'Short Steps, Long Vision': An Interview With Pitbull
The Miami rapper Pitbull, aka Mr. Worldwide or Mr. 305, can often be heard shouting his mantra 'Dale!' in the middle of a song, wearing a pair of aviator-style sunglasses on stage and generally having a good time.
It's even true of his newest digital avatar.
Pitbull, whose given name is Armando Christian Pérez, voices Uglydog in the new animated movie UglyDolls. It's about a group of, well, ugly dolls — voiced by other musicians and actors — who learn how to love their imperfections in hopes of finding a child who will love them back.
"So what I love about it is they gave me a chance, and a lot of room, to be able to play with the character, which clearly you guys see is pretty much me ... a little blue dog with one eye," Pitbull says.
It's the latest in Pitbull's long list of projects. After releasing 10 studio albums and selling more than 65 million records worldwide, Pitbull has gone from making hits to leveraging his fame: a clothing line, a film and television production company, endorsement deals, a Miami Beach restaurant, multiple charter schools.
In an interview which he conducted just up the dock from his boat — which was being serviced after a trip to the Bahamas — he spoke about UglyDolls, his Miami upbringing and his ambitions going forward.
On his life story
I never looked at my life like it was rough, because it to me was just my normality. I thought everybody else was going through the same things at the same time. And growing up in a city like Miami in the '80s, anybody that understands what it looked like at that time, it was basically the cocaine capital. So it being the cocaine capital, I got a chance to see entrepreneurism at its finest at a very young age — just with a different product.
So what I learned how to do was basically what I told everybody through my records. I took a negative and made it a positive. It's the same hustle, same mentality, same grind, same struggle, same fight — just a different product, and my product is music. So to be able to come from nothing to something, and go from being maybe the delinquent from Miami to ... the son of Miami, like you were saying, it just goes to show you, man: You never know what you could do with life. And that's why I tell everybody out there: Why dream when you can live it?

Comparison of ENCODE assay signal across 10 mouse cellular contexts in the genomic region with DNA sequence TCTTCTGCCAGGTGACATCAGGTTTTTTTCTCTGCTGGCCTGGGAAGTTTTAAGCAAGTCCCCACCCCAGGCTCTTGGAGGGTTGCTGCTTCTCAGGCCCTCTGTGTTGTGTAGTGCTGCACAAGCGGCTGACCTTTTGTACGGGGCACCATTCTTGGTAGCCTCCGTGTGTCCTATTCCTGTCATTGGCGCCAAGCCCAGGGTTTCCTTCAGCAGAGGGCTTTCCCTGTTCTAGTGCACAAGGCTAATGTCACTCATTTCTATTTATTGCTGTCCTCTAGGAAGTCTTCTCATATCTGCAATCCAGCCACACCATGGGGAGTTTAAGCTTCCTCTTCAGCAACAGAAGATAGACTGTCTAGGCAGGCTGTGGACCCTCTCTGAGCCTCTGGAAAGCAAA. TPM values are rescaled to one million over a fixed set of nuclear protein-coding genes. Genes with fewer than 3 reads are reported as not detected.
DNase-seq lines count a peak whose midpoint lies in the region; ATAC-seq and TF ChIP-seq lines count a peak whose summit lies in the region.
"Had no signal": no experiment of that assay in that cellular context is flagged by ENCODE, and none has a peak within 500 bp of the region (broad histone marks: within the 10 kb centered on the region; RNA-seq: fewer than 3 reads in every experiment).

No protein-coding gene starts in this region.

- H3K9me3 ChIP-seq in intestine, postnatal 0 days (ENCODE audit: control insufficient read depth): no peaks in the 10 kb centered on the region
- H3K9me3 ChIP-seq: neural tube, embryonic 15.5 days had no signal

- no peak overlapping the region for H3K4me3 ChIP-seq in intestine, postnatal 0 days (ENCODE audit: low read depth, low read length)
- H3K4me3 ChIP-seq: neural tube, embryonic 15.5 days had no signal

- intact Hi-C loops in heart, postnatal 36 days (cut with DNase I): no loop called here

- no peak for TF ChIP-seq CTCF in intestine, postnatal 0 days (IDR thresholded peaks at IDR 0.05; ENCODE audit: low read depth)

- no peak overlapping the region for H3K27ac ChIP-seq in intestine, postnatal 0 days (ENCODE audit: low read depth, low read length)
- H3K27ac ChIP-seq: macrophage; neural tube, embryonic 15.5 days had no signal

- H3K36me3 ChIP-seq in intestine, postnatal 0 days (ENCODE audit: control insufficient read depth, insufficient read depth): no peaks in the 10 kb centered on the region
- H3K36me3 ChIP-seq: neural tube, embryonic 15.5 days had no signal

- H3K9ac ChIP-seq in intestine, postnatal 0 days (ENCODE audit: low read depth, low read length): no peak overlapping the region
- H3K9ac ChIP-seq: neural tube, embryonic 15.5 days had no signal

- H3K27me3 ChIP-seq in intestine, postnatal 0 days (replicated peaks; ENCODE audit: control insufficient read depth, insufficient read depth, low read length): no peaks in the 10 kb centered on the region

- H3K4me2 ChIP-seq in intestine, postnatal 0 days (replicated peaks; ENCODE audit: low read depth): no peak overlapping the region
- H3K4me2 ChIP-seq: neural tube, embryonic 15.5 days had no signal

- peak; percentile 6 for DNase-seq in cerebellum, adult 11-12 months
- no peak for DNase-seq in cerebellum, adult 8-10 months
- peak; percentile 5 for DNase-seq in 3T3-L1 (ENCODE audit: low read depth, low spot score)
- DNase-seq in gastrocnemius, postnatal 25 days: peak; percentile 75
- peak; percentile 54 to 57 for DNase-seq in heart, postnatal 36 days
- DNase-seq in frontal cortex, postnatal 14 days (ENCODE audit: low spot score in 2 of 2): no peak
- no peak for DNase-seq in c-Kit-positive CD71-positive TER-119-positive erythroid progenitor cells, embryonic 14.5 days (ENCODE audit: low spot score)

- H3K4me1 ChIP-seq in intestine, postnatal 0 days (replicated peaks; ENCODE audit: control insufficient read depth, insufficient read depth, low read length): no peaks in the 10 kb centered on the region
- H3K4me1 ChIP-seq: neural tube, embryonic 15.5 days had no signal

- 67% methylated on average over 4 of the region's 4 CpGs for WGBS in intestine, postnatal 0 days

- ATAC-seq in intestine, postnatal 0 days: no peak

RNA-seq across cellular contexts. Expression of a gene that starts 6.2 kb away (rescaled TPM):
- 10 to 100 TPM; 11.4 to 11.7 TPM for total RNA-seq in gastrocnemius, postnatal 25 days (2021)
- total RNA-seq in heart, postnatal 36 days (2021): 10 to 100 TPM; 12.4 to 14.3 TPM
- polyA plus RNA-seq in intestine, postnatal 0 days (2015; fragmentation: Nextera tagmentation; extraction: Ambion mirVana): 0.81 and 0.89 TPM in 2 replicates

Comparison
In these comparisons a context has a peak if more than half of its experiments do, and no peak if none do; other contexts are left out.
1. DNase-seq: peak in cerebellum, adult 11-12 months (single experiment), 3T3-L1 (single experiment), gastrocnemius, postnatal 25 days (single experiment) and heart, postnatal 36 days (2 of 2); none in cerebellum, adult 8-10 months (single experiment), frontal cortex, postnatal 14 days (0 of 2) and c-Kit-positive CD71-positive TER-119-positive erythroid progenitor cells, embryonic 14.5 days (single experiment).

I always give thanks to Miami, 305, Dade County, The Bottom, Magic City, because there's no way I would be who I am and be able to deal with the world the way that I do if it wasn't for this beautiful city. ...
It's a melting pot. You get a chance to grow up around so many different — you know, I've grown up in good neighborhoods, bad neighborhoods, worse neighborhoods. But growing up around so many cultures, it's always allowed me to think out [of] the box and try new sounds and try new things. You learn something new from every culture — just like I learn something new from every record.
On his mother's arrival in the U.S. in Operation Peter Pan, and never having performed in Cuba
Well for one, my mother did come in Peter Pan. My grandmother was a part of the revolution with Castro in Sierra Maestra [mountains] until she figured out that wasn't the way to go, and that's exactly why my mother was a part of Operation Peter Pan. So she went from Cuba to Indiana and didn't see abuela, my grandmother — some people say it was four years, some people say it was seven years, so let's just call it five years. Either/or, it's a long time to be away from your mother and also from your culture. My aunt (tía) was a political prisoner.
And as far as going back to Cuba ... my first time in Cuba was 2001, but I did that strategically, before the name Pitbull blew up. And I wanted to at least see what is it that that made our culture so special. So I got a chance to go down there. Why I don't go now, and do the concert, and do what everybody else does? Because then it's just a splash with no ripple effect. I want to make sure that when we go down there, not only do we give the people what they want musically, but we have a plan in place, with a strategy, on finding a way to open schools down there, to help our hospitals down there, to help our neighborhoods down there, to build parks down there, to really have a ripple effect. The same way that we've done in our city is the same when we want to do in Cuba. And that's the reason that I've kind of stayed back. ...